The main argument against gambling is that it is addictive. Sometimes, a gambling habit can have serious and even fatal consequences: you can read in the news about someone’s bankruptcy, how a person lost everything: money, an apartment, or a car, to gambling. Gambling can be the reason for divorce and suicide, conflict and murder. Easy access to gambling in countries with high level of unemployment and poverty (especially among youth) promotes addiction to gambling at early age, worsens socioeconomic conditions, and fuels criminal activities (Grinols & Mustard, 2006).  According to “Gambling in Georgia – Second Report,” 63% of people interviewed think that the gambling business in Georgia should be completely banned, and 29% were of the opinion that it should be restricted. This public opinion underlines the social demand for new regulations in the gambling industry. 

SMART GAMBLING IN GEORGIA?

Gambling policies should be smart. As the gambling industry brings jobs, pays taxes, and promotes tourism development, policies that intend to decrease the level of pathological gambling should focus on discouraging people from gambling rather than simply prohibiting casino and online gambling.

What are some of the possible policy options?

• The registration procedures for online gambling websites could be stiffened: the registration process should not be about merely copying the information from an ID card. It should also include verification of identify, uploading a personal photo, sending bank requisites, etc. A more secure procedure would create an additional barrier to gambling, and will exclude people under the legal age. 

• Introduction of national self-exclusion schemes, which means that people who recognize that they have a problem with compulsive gambling voluntarily ask national authorities to exclude them from gambling for a length of time (the exclusion period can vary from several months to a lifetime exclusion). National authorities provide the list of self-excluded people to all licensed gambling venues and to online gambling businesses. As a result, people with a gambling addiction problem will be not allowed to play in gambling venues and their online gambling accounts will be automatically deleted. This system is in place in Denmark, Spain and France.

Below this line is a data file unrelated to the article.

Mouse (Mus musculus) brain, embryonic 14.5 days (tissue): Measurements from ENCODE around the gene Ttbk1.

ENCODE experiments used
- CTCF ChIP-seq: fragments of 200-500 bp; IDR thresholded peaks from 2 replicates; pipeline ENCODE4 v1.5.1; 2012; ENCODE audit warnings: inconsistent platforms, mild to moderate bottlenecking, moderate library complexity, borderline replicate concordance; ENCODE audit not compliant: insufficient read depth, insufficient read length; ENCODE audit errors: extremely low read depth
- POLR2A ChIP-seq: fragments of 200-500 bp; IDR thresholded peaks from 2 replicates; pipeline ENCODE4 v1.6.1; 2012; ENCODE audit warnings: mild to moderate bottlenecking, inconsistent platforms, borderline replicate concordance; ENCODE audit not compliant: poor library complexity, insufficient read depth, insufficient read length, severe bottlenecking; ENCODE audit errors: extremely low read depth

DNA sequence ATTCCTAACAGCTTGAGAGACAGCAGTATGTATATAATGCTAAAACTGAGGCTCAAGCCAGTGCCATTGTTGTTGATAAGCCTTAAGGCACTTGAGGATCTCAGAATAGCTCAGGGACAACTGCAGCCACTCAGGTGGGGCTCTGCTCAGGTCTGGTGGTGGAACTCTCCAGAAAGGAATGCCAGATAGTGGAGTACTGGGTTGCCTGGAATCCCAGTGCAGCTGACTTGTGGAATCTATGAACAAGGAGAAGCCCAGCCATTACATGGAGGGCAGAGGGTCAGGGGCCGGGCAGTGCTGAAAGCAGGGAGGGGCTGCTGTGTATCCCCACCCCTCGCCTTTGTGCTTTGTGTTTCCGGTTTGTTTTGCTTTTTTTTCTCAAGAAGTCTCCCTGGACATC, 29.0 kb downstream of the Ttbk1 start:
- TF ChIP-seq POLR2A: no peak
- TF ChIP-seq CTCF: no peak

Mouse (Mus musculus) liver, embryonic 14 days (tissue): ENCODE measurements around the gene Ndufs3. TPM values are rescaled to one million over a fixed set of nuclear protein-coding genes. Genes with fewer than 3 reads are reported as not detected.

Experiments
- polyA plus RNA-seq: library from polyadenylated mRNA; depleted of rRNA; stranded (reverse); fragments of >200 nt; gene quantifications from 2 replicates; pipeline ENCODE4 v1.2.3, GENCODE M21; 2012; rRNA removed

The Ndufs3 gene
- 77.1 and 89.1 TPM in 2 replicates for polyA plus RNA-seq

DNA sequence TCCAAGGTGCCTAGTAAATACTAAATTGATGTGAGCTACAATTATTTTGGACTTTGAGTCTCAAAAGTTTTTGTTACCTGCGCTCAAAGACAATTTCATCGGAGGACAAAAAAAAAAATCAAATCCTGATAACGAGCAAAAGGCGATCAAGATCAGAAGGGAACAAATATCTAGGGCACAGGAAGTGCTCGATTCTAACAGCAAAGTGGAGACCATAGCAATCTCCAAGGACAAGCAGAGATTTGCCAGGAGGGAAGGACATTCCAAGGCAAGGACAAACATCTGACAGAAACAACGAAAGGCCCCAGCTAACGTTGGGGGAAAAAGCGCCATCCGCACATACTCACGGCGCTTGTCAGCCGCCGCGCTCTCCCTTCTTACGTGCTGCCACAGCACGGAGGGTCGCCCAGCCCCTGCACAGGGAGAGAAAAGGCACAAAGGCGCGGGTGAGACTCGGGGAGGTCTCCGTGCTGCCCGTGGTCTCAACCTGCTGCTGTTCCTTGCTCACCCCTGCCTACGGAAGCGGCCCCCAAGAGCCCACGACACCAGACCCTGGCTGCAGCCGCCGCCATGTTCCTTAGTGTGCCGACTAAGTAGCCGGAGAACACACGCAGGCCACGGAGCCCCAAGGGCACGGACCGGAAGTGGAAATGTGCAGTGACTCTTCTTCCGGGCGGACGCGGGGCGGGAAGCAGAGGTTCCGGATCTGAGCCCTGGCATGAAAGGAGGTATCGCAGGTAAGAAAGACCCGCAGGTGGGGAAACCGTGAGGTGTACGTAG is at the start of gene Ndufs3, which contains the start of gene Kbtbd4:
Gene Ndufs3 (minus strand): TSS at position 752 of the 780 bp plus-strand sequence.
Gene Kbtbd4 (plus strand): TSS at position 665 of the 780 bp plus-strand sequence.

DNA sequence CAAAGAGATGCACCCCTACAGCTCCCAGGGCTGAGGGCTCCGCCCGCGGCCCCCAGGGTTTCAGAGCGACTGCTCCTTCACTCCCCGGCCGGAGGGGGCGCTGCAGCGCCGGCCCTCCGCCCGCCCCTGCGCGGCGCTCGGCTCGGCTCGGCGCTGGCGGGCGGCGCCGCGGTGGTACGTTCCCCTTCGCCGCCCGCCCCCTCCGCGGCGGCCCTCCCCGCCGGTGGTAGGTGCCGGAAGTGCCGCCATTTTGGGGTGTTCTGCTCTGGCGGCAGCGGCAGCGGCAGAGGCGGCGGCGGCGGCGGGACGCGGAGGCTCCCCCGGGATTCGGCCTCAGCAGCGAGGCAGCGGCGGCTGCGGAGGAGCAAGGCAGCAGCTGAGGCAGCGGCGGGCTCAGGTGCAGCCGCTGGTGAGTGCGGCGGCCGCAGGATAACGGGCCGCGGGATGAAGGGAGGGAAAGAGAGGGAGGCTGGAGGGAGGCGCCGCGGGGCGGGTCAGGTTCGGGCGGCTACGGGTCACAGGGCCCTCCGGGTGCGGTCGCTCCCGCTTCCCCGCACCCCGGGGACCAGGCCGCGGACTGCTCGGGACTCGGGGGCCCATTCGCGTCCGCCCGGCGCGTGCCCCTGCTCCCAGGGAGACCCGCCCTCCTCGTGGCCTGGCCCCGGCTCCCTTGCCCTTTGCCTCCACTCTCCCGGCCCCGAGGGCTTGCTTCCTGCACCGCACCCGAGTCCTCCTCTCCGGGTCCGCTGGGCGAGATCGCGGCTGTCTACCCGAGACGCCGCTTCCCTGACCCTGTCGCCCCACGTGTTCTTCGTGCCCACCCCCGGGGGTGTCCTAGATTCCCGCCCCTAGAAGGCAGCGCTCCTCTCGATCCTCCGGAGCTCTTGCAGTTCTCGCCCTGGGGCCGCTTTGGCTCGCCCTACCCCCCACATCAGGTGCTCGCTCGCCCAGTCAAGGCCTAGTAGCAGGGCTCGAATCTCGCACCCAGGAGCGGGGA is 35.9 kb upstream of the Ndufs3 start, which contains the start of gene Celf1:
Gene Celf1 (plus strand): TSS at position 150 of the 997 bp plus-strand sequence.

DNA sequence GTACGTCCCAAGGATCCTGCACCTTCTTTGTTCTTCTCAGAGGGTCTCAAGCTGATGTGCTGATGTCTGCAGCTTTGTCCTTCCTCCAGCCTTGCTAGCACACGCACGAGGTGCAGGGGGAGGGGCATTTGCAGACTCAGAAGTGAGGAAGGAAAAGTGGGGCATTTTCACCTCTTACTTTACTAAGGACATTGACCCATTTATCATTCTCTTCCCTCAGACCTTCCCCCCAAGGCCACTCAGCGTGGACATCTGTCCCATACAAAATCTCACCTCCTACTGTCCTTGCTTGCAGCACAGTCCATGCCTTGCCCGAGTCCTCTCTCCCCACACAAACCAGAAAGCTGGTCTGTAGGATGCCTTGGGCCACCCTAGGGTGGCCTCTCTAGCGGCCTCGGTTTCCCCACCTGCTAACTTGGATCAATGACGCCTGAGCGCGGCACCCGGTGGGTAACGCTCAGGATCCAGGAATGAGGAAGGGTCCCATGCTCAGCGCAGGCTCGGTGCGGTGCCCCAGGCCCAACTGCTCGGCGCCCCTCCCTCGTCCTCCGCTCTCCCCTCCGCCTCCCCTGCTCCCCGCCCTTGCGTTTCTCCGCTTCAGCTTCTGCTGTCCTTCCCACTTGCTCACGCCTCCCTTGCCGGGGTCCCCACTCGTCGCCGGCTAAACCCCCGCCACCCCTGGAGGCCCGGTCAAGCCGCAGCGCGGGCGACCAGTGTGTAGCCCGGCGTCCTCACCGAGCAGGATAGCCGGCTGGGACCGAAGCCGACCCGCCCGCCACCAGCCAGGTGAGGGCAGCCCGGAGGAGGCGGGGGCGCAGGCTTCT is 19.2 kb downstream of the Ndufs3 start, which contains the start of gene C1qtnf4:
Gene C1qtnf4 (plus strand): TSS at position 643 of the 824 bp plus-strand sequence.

• The money won on gambling by Georgian residents should be taxed (for example, the rate could be same as income tax: 20%). This would discourage individuals who are engaged in gambling for money, not for entertainment. Furthermore, this would not influence tourists who are gambling just for fun. This kind of regulation is in place in the U.S., where residents of Japan, Russia, Turkey, South Africa, Tunisia, Ukraine and almost all EU country are exempt from profit taxes, while U.S. residents are not. Likewise, money won by Georgian resident on foreign online gambling website should be taxed. 

It is 16:09 now, Thursday, and 7362 people are playing poker online on only two totalizator websites (this information is available to anyone who is registered on the website). It is difficult to determine how many people are playing in other online casinos and on other sites, and how many are actually physically raising their stakes in casinos. One thing is clear – the gambling industry in Georgia is very profitable. Taking on the interests of this industry by taxing the profits and/or income of gamblers may be a formidable task, but Georgia can ill afford not to do so, especially considering the shrinking government revenues and strong pushback from the society.